Merilin's Retro

Vintage from 1950-80 Soviet Union

Estonian Song Celebration

2 Comments

Since I live in Estonia I visited the Estonian Song Celebration in Tallinn yesterday.
The Estonian Song Celebration (Laulupidu) is a unique event, which every five years brings together a huge choir of 25,000 people for a weekend in July. More than 100,000 spectators enjoy the concerts and sing along to the most popular songs.
See more by clicking the image.

Laulupidu

Laulupidu 1980

The festivals have become the main anchor of Estonian identity. Twice the song celebrations have led to Estonia’s independence. In the 19th century, the choirs and song celebrations were at the core of the national awakening of Estonian peasants, who discovered the value of their own language and cultural heritage through singing. The national awakening and establishment of identity led to Estonian independence in 1918.

Laulupidu 2014

Laulupidu 2014

After WWII, during the Soviet occupation, the song celebrations helped keep the national identity alive. In 1988, several hundred thousand people gathered at the Song Festival grounds and sang for freedom for many days and nights. The Singing Revolution helped end the Soviet rule and indirectly led to Estonia’s independence once again in 1991.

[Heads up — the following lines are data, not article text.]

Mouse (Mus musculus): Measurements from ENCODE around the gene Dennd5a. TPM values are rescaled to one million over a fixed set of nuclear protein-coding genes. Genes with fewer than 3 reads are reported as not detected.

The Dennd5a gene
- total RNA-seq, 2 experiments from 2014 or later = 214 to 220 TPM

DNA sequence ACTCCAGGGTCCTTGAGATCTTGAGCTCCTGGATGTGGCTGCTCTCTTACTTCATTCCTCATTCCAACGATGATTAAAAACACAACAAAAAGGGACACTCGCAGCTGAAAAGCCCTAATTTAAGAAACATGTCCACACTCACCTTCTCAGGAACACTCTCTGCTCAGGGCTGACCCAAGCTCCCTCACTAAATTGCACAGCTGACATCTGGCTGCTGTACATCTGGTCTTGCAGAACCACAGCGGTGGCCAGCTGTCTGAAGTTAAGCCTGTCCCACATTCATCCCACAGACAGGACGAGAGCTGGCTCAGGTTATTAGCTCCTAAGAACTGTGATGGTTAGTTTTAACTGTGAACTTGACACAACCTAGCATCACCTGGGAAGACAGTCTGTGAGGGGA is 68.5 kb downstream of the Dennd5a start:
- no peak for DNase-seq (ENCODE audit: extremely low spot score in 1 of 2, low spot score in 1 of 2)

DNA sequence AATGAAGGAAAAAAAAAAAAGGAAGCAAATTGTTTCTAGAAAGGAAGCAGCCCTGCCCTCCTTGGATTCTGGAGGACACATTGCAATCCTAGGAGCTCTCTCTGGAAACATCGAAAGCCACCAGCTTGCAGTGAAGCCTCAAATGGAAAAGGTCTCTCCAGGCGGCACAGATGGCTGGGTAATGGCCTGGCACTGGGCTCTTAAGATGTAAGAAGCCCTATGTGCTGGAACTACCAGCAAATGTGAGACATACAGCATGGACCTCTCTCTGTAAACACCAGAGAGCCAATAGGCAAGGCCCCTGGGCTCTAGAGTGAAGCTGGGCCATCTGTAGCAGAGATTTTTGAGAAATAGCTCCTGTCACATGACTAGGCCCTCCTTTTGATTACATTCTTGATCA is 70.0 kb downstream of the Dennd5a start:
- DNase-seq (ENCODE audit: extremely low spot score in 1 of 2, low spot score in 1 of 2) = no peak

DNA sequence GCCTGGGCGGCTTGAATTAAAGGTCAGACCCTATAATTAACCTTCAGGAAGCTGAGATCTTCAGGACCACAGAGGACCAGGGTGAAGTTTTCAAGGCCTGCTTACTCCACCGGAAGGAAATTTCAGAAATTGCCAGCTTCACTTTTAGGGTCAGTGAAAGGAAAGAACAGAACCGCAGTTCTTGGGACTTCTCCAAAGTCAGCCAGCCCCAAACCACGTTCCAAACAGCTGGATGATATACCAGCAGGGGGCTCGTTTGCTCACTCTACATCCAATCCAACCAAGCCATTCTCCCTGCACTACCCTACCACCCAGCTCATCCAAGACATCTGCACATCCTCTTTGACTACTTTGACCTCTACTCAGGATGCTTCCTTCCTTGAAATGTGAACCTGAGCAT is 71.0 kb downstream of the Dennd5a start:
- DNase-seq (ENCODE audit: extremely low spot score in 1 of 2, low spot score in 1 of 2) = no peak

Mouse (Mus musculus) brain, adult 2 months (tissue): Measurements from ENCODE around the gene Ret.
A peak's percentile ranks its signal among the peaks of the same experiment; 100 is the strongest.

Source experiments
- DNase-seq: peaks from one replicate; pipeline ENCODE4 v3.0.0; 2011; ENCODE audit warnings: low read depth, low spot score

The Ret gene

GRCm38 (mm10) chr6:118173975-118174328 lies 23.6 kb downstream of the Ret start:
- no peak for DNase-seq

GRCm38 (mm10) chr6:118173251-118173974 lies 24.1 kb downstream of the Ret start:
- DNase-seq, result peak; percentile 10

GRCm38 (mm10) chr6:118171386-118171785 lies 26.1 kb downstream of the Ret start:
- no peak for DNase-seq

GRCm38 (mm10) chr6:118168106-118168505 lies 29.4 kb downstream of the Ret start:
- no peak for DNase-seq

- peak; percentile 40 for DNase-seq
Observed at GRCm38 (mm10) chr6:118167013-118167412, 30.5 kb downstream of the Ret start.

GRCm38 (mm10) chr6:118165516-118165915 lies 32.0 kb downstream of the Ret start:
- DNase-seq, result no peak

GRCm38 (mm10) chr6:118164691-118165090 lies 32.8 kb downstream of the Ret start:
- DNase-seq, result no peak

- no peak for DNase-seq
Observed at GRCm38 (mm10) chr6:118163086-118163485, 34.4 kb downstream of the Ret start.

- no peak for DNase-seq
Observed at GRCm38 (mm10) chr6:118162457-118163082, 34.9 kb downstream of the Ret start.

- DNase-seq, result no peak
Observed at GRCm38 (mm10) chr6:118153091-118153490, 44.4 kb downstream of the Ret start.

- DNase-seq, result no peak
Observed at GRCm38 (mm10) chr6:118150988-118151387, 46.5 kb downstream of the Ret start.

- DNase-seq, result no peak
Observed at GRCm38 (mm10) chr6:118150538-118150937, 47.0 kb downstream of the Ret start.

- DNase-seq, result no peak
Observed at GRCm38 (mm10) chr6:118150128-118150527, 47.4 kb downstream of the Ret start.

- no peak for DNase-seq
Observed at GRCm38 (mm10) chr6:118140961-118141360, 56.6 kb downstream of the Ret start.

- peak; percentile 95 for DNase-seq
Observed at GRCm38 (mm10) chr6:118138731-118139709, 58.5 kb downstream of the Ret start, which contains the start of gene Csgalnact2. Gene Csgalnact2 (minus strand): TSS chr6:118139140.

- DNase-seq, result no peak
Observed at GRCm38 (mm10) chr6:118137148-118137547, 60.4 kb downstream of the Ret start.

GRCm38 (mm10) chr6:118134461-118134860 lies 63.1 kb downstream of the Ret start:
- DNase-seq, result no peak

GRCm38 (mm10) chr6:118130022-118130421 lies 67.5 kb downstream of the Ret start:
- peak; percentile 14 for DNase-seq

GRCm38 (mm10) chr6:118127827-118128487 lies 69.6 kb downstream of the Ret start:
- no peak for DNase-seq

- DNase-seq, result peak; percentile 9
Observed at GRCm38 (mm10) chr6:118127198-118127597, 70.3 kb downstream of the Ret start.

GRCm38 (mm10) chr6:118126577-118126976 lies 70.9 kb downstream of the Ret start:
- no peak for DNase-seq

More here: http://estonianworld.com/culture/estonian-song-celebration-timeline

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2 thoughts on “Estonian Song Celebration

  1. Tere Merilin,

    I have a question to you. I studied from January till June in Tallinn (unfortunately I lost all my knowledge about Estonian, so I have to write in English). Now I want to write an article about my experiences. I was very impressed by the Singing Revolution in Estonia and the other baltic states and want to mention it in my article. Unfortunately I havn´t found so many good pictures – except your one from 1980. It´s really amazing.
    My question is now, if I am allowed to use this picture in my article (I will mention your name, of course) which will be published in a German magazine for people interested in politics, society and history?

    Aitäh in advance!
    Andrea Diepold

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